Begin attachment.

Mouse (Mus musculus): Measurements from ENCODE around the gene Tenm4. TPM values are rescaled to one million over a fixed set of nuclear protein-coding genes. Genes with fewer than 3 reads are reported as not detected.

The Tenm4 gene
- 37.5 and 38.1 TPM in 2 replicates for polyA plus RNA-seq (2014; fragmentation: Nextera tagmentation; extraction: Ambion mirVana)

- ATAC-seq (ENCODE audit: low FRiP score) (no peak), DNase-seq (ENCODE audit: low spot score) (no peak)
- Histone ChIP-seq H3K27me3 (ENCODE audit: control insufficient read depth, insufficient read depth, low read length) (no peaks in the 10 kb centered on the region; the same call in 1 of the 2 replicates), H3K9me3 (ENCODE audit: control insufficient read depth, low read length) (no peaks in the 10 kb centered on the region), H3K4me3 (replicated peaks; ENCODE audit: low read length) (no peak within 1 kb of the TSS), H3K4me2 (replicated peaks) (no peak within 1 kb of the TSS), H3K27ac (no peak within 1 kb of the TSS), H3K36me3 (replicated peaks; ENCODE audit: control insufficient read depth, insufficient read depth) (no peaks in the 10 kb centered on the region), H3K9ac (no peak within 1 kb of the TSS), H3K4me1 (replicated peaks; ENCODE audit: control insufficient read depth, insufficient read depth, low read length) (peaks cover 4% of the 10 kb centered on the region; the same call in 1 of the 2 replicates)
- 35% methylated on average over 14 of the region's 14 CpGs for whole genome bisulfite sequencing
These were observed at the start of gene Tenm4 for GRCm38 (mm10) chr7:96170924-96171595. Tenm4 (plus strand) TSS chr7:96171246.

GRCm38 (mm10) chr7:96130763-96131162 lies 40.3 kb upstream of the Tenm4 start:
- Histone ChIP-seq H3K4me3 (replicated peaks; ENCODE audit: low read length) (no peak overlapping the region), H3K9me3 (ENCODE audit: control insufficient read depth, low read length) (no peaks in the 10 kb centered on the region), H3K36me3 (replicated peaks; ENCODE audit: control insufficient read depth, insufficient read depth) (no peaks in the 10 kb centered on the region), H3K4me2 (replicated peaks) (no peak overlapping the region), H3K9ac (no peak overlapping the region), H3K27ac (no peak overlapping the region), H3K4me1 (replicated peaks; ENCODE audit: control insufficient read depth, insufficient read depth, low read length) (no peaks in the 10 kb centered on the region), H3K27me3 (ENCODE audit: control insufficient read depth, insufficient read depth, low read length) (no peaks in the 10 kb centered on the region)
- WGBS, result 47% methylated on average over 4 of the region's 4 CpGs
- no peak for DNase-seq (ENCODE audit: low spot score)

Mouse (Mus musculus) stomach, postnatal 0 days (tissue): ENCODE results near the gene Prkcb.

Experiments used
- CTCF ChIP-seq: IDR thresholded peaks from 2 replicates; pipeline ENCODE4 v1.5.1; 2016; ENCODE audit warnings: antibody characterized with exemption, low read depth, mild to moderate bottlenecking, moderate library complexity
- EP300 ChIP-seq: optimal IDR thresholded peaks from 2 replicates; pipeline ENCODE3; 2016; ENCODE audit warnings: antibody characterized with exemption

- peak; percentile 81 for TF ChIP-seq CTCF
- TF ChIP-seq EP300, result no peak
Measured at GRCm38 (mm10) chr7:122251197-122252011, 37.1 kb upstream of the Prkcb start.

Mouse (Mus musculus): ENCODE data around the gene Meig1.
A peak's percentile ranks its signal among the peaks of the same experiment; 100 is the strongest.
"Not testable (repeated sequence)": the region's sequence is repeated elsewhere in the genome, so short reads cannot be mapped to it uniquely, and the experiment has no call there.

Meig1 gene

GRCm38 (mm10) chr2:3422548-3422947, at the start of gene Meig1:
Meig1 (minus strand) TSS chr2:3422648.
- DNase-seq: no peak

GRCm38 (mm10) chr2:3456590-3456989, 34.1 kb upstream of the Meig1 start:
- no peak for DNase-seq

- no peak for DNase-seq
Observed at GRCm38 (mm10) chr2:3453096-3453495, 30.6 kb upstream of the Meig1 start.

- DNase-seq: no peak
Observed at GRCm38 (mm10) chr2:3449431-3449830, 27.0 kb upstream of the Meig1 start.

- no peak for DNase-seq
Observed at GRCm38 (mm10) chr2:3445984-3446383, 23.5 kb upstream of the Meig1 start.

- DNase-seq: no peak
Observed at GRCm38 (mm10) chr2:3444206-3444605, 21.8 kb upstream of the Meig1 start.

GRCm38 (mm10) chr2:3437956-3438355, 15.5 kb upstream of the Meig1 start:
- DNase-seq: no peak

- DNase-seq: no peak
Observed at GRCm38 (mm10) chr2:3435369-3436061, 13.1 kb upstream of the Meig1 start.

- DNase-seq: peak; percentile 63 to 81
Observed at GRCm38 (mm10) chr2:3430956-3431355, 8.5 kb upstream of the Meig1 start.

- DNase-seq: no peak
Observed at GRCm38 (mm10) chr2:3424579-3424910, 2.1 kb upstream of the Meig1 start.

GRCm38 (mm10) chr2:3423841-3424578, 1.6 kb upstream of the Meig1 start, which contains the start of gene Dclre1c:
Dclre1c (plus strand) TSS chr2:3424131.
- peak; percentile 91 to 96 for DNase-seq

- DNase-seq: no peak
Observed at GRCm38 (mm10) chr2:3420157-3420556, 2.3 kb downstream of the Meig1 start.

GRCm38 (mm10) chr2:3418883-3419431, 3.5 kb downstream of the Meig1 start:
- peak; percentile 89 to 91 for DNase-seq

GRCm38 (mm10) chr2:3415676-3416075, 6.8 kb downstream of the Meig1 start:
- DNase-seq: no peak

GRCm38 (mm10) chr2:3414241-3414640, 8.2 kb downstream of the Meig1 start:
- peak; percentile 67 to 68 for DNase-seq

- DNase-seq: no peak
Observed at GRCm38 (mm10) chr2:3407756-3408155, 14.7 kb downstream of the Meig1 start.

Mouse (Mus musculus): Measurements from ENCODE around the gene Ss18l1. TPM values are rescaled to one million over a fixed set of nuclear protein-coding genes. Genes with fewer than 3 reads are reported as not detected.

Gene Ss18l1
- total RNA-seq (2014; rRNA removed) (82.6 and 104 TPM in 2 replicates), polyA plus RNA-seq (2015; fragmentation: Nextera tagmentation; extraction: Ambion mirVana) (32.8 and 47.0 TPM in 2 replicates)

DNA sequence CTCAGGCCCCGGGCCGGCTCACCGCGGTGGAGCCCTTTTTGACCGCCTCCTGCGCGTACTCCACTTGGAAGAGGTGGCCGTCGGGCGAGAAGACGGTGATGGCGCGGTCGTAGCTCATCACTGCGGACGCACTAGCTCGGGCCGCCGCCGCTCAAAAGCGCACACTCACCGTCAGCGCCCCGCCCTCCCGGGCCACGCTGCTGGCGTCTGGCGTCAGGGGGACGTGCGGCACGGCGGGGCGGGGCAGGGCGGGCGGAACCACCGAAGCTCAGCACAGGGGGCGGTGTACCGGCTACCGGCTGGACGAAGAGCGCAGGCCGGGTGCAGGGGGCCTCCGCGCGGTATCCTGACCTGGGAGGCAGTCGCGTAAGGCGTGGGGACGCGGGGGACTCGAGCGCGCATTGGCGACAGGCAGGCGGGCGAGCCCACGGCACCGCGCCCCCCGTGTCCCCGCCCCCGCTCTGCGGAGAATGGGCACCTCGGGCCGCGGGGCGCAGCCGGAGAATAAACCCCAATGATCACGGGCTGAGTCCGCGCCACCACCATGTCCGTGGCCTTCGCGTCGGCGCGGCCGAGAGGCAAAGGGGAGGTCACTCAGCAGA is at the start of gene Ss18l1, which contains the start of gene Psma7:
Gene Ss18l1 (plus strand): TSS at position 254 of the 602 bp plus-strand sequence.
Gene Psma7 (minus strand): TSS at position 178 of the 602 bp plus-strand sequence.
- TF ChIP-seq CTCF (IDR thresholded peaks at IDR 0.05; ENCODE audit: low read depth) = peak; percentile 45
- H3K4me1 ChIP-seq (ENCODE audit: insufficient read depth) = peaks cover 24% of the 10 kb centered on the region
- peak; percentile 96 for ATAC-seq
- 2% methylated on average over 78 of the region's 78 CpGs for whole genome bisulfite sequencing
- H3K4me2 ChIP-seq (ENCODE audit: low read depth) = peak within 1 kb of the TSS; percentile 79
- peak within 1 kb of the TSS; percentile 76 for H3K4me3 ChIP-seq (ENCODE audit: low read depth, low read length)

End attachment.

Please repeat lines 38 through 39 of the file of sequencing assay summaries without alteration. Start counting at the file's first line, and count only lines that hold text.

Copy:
- DNase-seq: no peak
Observed at GRCm38 (mm10) chr2:3435369-3436061, 13.1 kb upstream of the Meig1 start.